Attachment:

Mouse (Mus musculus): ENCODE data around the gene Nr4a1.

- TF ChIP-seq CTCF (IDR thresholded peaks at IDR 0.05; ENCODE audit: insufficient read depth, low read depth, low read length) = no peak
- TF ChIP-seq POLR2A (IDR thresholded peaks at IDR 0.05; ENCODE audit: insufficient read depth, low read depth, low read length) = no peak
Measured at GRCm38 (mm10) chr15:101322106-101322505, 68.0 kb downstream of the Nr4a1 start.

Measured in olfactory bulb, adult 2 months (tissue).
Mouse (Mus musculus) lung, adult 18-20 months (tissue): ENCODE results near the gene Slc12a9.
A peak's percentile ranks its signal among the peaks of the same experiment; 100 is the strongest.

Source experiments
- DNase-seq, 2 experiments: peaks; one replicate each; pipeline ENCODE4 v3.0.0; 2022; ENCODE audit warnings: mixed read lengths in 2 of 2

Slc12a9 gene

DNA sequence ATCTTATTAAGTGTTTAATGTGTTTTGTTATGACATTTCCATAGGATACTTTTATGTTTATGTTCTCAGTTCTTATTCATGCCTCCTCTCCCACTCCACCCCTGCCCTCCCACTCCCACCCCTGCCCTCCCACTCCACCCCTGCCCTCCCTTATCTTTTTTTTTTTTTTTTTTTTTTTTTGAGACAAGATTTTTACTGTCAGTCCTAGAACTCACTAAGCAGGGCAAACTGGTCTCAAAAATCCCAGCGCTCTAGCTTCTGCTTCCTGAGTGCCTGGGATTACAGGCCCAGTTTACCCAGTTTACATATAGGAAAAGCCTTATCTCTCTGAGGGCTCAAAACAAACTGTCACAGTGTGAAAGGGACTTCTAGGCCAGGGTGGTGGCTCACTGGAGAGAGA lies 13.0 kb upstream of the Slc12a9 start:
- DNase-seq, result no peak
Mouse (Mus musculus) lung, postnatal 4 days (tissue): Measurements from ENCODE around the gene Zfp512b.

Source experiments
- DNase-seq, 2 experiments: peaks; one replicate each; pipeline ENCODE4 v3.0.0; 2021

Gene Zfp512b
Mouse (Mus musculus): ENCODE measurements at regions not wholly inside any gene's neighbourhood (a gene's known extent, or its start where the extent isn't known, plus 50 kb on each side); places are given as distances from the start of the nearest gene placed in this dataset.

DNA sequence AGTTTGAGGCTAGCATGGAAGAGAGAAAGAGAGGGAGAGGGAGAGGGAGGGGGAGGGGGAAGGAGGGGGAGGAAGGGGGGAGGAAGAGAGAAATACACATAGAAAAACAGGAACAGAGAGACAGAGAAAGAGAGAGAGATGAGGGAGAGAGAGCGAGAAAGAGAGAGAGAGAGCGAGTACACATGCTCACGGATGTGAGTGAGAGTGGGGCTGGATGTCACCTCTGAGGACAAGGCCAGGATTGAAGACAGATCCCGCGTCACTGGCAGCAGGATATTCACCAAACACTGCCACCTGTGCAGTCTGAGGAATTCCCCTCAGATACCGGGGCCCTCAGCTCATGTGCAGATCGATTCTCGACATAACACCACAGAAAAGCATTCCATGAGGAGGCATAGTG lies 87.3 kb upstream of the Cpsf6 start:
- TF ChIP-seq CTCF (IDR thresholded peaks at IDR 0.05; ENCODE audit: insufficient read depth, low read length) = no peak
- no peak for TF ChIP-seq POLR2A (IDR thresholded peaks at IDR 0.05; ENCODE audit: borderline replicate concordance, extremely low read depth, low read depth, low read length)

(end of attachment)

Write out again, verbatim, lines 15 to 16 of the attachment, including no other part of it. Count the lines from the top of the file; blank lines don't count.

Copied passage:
- DNase-seq, 2 experiments: peaks; one replicate each; pipeline ENCODE4 v3.0.0; 2021

Gene Zfp512b